About Blood Flower: In 1753, eminent botanist Carl Linnaeus gave Blood Flower its Latin genus name, Asclepias. Asclepias, the name of the legendary Greek representation of medicine and healing, is especially appropriate since this plant formerly had numerous medicinal uses. At one time, the silk from the seed pods was spun for fabric or used for stuffing pillows; in World War II, school children gathered the silk to provide a cheap filling for soldiers’ life jackets. Commercial attempts to make use of this abundant plant included the manufacture of paper, fabric, lubricant, fuel, and rubber; eventually these became impractical and were abandoned. In the wild, Blood Flower attracts flocks of butterflies and their larvae; butterflies are immune to the plant’s poison, and actually become rather poisonous themselves as protection from predators.
Blood Flower Germination: Direct sow seeds just below the surface of the soil in late fall or early spring. To start seed indoors, sow just below the surface of the soil in a flat 6-8 weeks before the last frost of spring. After the last frost and when the seedlings have grown tall enough to handle safely, plant them 15-18” apart in full sun and rich, well drained soil. This plant tolerates light shade, as well as adapting well to either dry or moist soil. In cooler regions it can be grown as a container plant and brought indoors for the winter, or as an annual.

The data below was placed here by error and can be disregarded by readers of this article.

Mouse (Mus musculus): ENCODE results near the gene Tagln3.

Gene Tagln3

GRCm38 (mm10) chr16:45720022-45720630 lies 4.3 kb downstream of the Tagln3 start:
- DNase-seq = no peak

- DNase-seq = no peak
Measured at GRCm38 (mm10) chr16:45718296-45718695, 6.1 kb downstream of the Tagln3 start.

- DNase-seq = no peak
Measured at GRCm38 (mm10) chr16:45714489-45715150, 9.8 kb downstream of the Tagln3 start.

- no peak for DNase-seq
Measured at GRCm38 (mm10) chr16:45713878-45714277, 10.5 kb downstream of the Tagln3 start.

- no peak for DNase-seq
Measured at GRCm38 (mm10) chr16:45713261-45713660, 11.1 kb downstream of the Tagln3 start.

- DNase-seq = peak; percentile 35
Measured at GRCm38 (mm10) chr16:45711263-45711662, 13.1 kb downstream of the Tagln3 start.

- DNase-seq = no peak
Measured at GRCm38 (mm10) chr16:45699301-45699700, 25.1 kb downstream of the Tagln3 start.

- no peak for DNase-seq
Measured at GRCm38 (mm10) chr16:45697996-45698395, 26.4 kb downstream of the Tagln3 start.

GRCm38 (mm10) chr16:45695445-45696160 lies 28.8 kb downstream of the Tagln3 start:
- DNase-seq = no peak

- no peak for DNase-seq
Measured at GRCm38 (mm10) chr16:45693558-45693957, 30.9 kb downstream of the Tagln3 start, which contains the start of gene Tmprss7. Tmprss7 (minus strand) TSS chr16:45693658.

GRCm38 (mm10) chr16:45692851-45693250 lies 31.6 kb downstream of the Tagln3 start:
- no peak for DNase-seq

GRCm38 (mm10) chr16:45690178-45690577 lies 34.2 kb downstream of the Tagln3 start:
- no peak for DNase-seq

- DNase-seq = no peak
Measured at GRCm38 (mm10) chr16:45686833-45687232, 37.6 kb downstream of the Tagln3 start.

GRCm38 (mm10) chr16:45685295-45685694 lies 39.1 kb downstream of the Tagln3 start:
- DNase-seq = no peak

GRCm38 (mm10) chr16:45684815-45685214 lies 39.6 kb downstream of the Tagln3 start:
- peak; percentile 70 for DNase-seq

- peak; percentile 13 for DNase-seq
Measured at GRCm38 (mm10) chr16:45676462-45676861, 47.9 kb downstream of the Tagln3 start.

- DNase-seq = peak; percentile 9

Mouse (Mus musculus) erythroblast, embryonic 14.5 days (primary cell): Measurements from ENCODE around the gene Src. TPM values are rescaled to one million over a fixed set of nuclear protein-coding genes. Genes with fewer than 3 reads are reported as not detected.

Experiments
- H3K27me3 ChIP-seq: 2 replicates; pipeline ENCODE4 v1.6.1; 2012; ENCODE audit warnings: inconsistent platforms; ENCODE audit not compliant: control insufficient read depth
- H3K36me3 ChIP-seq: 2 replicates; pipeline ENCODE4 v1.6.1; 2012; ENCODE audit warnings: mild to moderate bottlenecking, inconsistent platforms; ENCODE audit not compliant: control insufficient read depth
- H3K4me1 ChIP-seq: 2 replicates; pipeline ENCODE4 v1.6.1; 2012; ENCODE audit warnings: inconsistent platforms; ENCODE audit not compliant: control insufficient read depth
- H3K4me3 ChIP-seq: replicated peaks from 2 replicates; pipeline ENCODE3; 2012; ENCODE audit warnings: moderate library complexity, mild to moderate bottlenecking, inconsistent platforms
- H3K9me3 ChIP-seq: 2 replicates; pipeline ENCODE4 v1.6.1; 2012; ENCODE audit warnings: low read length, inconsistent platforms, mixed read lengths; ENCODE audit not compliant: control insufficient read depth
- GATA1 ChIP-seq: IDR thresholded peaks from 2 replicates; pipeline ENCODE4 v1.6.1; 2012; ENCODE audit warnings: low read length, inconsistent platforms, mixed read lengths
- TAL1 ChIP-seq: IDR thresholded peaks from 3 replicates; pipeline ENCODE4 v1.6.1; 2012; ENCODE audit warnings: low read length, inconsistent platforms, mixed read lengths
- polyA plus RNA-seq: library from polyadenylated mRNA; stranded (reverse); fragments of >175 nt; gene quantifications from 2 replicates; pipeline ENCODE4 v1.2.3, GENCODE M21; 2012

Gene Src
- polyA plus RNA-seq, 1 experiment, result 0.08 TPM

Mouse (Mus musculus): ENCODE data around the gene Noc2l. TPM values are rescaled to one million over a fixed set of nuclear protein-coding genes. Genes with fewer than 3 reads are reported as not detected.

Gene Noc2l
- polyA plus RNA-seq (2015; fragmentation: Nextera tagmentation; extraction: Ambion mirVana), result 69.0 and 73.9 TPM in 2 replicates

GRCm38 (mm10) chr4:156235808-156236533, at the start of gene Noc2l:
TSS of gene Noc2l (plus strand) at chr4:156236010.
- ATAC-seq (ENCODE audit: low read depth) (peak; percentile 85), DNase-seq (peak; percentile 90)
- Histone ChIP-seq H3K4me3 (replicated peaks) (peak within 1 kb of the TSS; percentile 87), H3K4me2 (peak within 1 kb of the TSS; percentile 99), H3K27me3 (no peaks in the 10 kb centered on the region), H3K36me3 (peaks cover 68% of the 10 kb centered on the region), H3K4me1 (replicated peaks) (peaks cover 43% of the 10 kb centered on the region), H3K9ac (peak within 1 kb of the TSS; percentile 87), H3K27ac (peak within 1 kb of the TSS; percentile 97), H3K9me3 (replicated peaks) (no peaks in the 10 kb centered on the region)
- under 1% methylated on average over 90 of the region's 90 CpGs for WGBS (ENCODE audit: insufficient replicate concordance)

Growing Blood Flower Seeds: These plants are fairly slow to mature. They tolerate some soil dryness, but grow best with occasional watering. Self seeding may occur, but volunteer plants can easily be transplanted or removed while they are still small. Blood Flower attracts numerous butterflies and hummingbirds, and resists deer. Harmless aphids may infest the foliage, but can be removed by a spray of water from the hose. This plant can be cut back at any time of its growth to produce new foliage or tidy its growth. Mature plants can be divided.
Harvesting Blood Flower: Blood Flower makes a striking cut flower. Cut the stems long, choosing flowers that have just opened. Keep in mind that all parts of this plant are poisonous, and the milky sap can irritate the skin.
Saving Blood Flower Seeds: After the plant finishes flowering, 3-4” narrow pods will form. Be sure to harvest the pods before they split and the silky fluff carries the seeds away on the wind. As soon as the seeds inside the pod ripen to their mature brown color, remove the pods and spread them out to dry. Split open the pods and take out the silky seed material. Remove the fluff from the seeds. Store the seeds in a cool, dry place.
Detailed Blood Flower Info: Origin: Central and South America Other Common Names: Mexican Butterfly Weed, Tropical Milkweed, Bloodflower, Silkweed, Indian Root, Cotton Bush, Sunset Flower, Wild Ipecacuanha Duration: Annual Bloom Time: Summer-Fall Height: 24-36 inches Spacing: 15-18 inches Light: Full Sun Soil Moisture: Medium USDA Zone: 8-12 Seeds Per Oz: 11,000 Produces a bush with glossy green 6” blade-like foliage and clusters of fragrant scarlet and yellow flowers.